Early Years Learning Goals – Too much too soon?

I didn’t make the Open Eye Conference back in February, (a shame to have missed the opportunity to talk to other parents who feel the same about education as I do) but thankfully Open Eye have documented all the information presented, including the speeches. Hail the Internet.

Open Eye says they are: ” not a small alternative fringe group – it has broad representation and support across the political spectrum and the maintained, private and voluntary sectors. It belongs to everyone who wants to see change in the direction of English early years policy”

Last night I homed in on the text of Dr. Penelope Leach’s talk: “Too much too soon? the EYFS legislation and Young Children’s Well-Being”. Dr. Leach also appears in the Open Eye video called “Too much too soon” . Here’s the link so you can access her talk yourself. Readers – let me know what your views are about this talk via the ‘comments’ link at the top of the page…

If I may say, Dr. Leach you really perked me up last night with a lot of common sense and I wish I’d been there to see your slides. My friends know I’m not prone to huge outbursts of sentiment but I found the video (the one called “Too Much Too Soon”)  so devastating in it’s message I can’t watch it without welling up.

 Reading your talk last night redressed the happy/sad balance somehow – not least because you provided analysis,  hope and confirmation that so many things we have been doing as a parent were instinctively sensible and positive all along – so thank you very much. It’s really great to see how committed people are to change and make things better. So – more power to your elbow, as it were.

Also, Dr. Leach I particularly liked the parts in your talk about the rhubarb patch. At the risk of going off on a tangent – I’ve become obsessed with fruit and vegetables (not the worst thing in the world to be obsessed by, perhaps?) and since my child was born we’ve converted a derelict allotment to fruitful abundance. It keeps me (relatively) sane – and family appreciate that too, no doubt. Although I confess we can’t harvest rhubarb until next year as the plants are still too small.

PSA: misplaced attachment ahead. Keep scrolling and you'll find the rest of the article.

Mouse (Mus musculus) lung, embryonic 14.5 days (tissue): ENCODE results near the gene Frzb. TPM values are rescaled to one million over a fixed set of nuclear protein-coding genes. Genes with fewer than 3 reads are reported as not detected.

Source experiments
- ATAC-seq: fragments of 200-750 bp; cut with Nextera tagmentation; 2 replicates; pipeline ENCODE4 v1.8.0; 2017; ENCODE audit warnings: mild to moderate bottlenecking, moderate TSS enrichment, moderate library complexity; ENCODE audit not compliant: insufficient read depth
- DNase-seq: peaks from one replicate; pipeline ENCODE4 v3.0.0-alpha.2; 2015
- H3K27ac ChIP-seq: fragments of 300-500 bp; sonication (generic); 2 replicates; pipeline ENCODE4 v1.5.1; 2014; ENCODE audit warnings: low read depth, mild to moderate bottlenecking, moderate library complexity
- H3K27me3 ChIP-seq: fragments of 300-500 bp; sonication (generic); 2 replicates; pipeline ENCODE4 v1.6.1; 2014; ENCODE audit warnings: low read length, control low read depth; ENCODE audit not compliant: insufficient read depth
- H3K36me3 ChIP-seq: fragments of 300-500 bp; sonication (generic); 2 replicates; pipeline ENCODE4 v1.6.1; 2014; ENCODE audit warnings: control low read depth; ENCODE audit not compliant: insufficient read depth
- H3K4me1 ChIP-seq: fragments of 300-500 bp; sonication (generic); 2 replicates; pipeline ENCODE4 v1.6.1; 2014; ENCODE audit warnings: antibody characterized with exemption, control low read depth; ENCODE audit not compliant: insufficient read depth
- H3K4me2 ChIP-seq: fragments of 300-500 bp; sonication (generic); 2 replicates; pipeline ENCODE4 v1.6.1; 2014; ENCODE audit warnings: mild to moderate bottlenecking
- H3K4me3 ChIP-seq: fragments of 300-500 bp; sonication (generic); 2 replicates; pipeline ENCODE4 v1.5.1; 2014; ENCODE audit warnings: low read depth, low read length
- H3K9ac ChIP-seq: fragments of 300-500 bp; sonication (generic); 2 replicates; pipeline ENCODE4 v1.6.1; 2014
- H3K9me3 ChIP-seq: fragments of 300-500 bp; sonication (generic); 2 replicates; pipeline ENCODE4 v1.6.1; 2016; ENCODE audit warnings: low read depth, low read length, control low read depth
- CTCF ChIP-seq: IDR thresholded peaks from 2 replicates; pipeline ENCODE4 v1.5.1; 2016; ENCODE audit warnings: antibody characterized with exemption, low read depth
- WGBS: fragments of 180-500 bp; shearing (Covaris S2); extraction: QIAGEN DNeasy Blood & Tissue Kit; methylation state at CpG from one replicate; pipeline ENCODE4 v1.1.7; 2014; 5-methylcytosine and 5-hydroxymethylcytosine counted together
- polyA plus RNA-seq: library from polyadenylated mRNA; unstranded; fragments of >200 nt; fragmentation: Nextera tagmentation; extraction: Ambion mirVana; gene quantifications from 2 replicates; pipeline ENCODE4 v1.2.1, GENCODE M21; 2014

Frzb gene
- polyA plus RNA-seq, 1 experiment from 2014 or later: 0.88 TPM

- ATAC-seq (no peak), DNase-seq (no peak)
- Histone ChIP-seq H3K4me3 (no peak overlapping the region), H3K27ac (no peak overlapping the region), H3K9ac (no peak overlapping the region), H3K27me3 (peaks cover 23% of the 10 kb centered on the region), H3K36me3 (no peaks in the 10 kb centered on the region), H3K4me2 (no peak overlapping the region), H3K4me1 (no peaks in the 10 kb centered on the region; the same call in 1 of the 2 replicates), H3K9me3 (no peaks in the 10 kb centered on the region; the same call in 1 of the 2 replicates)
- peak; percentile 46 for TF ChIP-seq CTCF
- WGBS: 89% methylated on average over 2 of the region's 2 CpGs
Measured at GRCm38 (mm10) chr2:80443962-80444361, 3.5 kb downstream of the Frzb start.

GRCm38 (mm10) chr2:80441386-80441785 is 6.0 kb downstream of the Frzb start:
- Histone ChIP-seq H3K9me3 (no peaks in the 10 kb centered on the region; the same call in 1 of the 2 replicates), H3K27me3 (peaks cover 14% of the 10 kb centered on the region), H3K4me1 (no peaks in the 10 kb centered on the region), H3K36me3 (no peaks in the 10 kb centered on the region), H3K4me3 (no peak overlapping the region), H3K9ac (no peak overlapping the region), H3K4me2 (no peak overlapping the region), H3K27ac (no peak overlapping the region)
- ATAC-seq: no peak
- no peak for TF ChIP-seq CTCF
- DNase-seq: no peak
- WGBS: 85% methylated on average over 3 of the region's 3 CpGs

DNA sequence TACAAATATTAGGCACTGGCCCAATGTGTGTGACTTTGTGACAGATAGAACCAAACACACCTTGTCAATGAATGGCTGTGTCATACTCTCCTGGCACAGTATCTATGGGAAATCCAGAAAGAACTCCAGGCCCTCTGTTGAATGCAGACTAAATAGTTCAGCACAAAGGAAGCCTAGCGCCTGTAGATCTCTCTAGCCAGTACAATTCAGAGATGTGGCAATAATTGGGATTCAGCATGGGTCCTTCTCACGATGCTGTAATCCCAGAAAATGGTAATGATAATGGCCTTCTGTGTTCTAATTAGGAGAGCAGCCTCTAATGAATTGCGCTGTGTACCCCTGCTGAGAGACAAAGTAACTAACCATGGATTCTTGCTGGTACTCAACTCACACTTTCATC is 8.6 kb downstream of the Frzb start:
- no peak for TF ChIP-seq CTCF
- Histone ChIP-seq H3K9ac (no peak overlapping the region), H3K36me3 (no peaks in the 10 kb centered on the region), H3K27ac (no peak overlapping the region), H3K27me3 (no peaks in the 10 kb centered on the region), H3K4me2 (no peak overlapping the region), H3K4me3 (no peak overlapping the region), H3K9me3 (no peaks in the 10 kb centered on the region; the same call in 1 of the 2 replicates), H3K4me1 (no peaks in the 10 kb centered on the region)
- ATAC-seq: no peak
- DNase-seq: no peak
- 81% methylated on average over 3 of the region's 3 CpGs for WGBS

On a learning level – I’m very proud to say our daughter enjoys food immensely and has a pretty good handle on where it comes from too. So that stands us all in good stead as far as Climate Change, Peak Oil and Food Shortage issues are concerned doesn’t it? (All of which themes are worth bearing in mind as (Early Learning and Parenting?)  issues – and I know there’s a lot more to say about that)…

I’m pointing parents towards my organic gardening and food politics blog Questioner’s Garden Time here, as there are probably lots more people out there who want to get growing (organically). And I’m always up for a plug for Garden Organic who’ve been constant companions with patient help, advice and training on the garden front since I started parking babes in her pram underneath the apple trees on our derelict plot three and half years ago. Incidentally, I understand you can ‘teach’ almost anything with a garden. I’ll come back to that one…

For anyone who is put off by their lack of knowledge about fruit and vegetable growing, don’t be. We were on a fast learning curve ourselves and there’s so much support out there in the ‘growing’ community. As we know, we’re all learning – all the time. So let’s hope we can all look forward to the fruits of our educational and campaigning labour…

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